In times when text messaging and email are the preferred forms of communication for many, fountain pens may seem redundant. But for those who still enjoy putting pen to paper, they remain a treasured writing tool, to be acquired and maintained with love and care. Most casual pen users and collectors would be familiar with the many nib styles that are commonly available: for example, fine, extra fine, medium, broad and stub, to name a few. Interestingly, there is also the speciality “music” nib said to have been created exclusively for composers of Western music, who needed greater line-width variations to draw quavers, semi quavers, bar lines, treble, bass clefs and the other symbols used in scoring. Some of the symbols require thin lines to be drawn, while others need to be tapered off, and still others require bold filling in.
The website Gourmetpens.com states that music nibs are wet nibs, with a more generous flow of ink than others, making it easier to draw and write thick, thin, tapered and curved symbols and lines. A variety of factors facilitate the required wetness of the music nib, such as the feed that supplies ink to the nib, the tines or tapering edges on either side of the slits and, finally, the tip of the nib. Conventionally, music nibs have two slits and three tines, but some premium fountain pen brands also have music nibs with a single slit and two tines. The tips come in a variety of styles—rounded, elongated, or stubs. Master nib designers like Yukio Nagahara and his father Nobuyoshi Nagahara have for decades designed and handcrafted nibs for Sailor pens, and their music nibs, such as the Naginata Cross Music Emperor (resembling the shape of the Japanese Naginata sword), and costing upwards of $714, or around Rs.48,000, are treasured by collectors.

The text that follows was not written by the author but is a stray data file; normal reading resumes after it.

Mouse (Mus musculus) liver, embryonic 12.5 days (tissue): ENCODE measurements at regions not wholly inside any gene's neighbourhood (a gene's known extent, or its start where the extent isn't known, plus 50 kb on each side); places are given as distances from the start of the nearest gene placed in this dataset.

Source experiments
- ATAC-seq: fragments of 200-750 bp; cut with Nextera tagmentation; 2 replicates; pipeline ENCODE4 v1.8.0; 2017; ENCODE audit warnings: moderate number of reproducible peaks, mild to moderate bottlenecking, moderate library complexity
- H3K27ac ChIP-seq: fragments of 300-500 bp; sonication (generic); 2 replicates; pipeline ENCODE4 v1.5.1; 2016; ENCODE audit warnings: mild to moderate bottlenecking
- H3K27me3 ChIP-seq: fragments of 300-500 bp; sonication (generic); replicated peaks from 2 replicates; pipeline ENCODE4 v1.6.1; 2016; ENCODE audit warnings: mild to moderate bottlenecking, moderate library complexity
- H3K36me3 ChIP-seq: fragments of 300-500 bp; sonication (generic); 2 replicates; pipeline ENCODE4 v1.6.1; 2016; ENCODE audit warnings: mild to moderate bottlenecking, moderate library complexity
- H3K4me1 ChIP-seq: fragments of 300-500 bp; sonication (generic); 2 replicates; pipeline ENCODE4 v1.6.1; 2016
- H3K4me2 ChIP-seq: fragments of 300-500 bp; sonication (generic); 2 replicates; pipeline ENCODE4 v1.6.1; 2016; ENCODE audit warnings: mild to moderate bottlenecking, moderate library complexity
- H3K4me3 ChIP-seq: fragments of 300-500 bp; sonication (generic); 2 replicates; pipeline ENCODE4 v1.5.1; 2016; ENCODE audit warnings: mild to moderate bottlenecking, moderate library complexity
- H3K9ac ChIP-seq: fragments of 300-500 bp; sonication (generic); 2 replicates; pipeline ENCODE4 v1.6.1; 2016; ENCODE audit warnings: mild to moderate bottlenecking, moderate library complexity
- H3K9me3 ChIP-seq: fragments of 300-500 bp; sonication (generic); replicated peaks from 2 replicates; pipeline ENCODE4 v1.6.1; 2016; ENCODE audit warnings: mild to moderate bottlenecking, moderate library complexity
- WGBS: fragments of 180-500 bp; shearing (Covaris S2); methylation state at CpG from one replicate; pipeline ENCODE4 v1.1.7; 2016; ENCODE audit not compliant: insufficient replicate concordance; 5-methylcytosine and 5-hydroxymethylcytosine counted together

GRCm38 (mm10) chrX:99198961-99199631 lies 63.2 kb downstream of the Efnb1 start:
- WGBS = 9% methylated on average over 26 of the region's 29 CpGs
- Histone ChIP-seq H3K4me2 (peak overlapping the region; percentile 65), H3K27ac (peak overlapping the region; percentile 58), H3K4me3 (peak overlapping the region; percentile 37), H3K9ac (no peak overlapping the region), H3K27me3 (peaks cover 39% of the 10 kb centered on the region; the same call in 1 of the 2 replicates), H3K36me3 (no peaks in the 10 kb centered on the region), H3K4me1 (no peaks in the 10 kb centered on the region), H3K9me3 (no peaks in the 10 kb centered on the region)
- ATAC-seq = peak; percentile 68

However, music nibs need not be used only for writing music; they are also recommended for people with elegant handwriting, or even for architectural drawings. In fact, given the line-width variations of music nibs, they could possibly be put to great use even for writing the Devanagari script, or notations of Hindustani classical music. Music has largely been an oral tradition in India, so perhaps using writing tools especially crafted for music has never been accorded much importance by Indian pen makers. Having said that, it is equally true that the penmanship of some Hindustani musicians has been exemplary. K.G. Ginde, veteran scholar-vocalist of the Agra gharana, handwrote hundreds of bandish by his guru S.N. Ratanjankar for the manuscript of a three-part compilation published as Abhinav Geet Manjari. His handwriting was so clear, beautifully formed and neat that it was almost impossible to believe that the notations had not been typed. A handwriting sample of path-breaking vocalist Kumar Gandharva (Theory.tifr.res.in/~mukhi/Music/gandharva.html) shows his bold, expressive handwriting with many curves, flourishes and wavy lines that perhaps would have been ideal for a music nib. Other musicians too have maintained diaries and journals full of a wealth of information written in a spidery hand with an extra fine nib. Pen makers outside India have launched limited and special editions dedicated to great musicians across the ages—Johann Sebastian Bach, Johannes Brahms, Luciano Pavarotti, Yehudi Menuhin, John Lennon and many more. How about a limited edition dedicated to one or more of the great musicians of India, with a music nib if possible, please?
Shubha Mudgal tweets at @smudgal and posts on Instagram as shubhamudgal.